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The Future is Here
By: Sara Mason
Posted: March 3, 2010, from the March 2010 issue of GCI Magazine.
- Therapy involving the replication and stability of chromosomes will hold many promising possibilities for the field of antiaging in the future.
- The potential for skin rejuvenation is available via plant stem cell technology.
- There remains a strong trend to further focus on sophisticated science and research in all aspects of product/ingredient development: novel ingredients of all origins, novel delivery systems, and novel ways to substantiate the claims with new techniques and methods.
The beauty industry, particularly since the inception of cosmeceuticals, is built on the principle of innovation. “Manufacturers use new innovation technologies to satisfy consumers’ growing needs, not only for high-quality, efficacious products, but also to provide an increasingly sophisticated blend of therapeutic, natural and eco-friendly ingredients,” says Linda Walker, CEO, CoValence Laboratories. Innovative ingredient concepts from many sources and directions are giving enhanced quality and function to products, with advances that seem far-fetched just around the corner, or even already on shelves.
“The industry is now focusing on new molecular biology strategies and advanced skin delivery systems to enhance the effect of their cosmetic products,” says Walker. Global skin care manufacturers have introduced or are researching a wide range of innovative products, especially in the antiaging and preventive aging segments, capitalizing on consumers’ desire to stay young, as well as the emergence of new science advances. From telomeres, sirtuins and nanotechnology to stem cells, epigenetics and cell-targeting technology, biotechnology is inspiring cosmetic chemists to develop some of the most revolutionary skin care in the history of the industry.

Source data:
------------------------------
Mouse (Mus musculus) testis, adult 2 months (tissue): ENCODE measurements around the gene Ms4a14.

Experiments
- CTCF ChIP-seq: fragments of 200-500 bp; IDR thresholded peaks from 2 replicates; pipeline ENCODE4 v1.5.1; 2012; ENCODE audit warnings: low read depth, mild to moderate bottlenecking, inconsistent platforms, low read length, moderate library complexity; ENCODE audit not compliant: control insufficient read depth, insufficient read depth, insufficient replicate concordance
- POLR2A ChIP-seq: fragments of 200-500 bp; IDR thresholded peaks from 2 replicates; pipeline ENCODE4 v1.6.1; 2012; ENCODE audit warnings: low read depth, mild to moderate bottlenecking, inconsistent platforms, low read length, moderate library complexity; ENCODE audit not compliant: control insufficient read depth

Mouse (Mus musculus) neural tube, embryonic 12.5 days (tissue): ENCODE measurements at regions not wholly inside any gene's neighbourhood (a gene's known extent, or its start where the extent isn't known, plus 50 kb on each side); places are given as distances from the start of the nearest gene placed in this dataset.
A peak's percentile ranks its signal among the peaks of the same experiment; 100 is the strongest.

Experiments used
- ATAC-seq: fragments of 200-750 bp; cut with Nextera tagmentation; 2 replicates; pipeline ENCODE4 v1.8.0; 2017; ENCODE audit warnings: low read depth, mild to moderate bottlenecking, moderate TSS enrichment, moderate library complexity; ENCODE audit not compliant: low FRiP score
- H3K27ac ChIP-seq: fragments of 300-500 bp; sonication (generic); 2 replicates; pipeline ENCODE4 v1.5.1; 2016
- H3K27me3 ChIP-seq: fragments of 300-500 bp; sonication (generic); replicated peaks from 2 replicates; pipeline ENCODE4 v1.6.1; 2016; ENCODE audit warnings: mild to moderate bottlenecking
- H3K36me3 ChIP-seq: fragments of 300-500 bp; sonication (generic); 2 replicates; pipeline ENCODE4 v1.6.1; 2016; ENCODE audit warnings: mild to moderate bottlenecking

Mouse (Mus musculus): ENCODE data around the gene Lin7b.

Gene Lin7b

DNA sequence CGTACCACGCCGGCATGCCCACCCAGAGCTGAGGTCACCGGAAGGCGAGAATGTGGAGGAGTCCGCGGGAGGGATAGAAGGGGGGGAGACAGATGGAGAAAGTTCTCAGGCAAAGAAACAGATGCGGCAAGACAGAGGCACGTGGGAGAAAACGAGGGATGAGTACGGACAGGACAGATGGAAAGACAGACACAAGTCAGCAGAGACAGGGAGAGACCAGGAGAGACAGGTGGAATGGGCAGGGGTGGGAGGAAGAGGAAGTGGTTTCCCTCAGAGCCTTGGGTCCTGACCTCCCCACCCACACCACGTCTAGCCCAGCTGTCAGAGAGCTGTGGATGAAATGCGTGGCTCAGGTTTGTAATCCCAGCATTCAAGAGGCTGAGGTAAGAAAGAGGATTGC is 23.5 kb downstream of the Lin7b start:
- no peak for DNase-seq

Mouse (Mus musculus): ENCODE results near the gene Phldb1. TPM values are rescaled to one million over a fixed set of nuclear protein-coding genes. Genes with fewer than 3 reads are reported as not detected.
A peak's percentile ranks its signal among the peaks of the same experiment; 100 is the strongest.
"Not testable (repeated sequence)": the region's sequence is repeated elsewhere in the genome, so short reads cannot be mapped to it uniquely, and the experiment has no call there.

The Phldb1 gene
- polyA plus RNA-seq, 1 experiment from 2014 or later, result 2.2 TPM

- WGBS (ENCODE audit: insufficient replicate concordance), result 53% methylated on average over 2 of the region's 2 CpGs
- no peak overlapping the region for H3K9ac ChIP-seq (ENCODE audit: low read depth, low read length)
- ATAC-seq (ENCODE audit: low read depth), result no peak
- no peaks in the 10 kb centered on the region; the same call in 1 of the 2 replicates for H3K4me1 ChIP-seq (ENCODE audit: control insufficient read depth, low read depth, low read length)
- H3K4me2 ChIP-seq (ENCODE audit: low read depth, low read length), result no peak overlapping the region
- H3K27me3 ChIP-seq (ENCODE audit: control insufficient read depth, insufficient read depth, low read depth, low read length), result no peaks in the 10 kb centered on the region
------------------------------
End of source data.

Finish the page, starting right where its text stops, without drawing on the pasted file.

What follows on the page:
Understanding the processes of aging is paramount to today’s innovation. “Modern biochemical, physiological, biological research labs allow industry scientists to advance in finding solutions to the normal aging phenomena,” says Karl Lintner, technical advisor, Sederma.
Tissue repair—to reduce wrinkles and improve skin elasticity—via stimulation by designer peptides such as Sederma’s Matrixyl family, improved moisturizing mechanisms via osmotic regulation thus retarding senescence, the biology of aging, at the cellular level, protecting the skin against external aggression by supplying it with its own defense molecules and/or stimulating these systems topically. These are all pathways presently used or explored to slow the signs and symptoms of aging, and sometimes to help reversing some of the most visible ones. “Antiage research will be the main thrust of cosmetic laboratories for years to come,” says Lintner.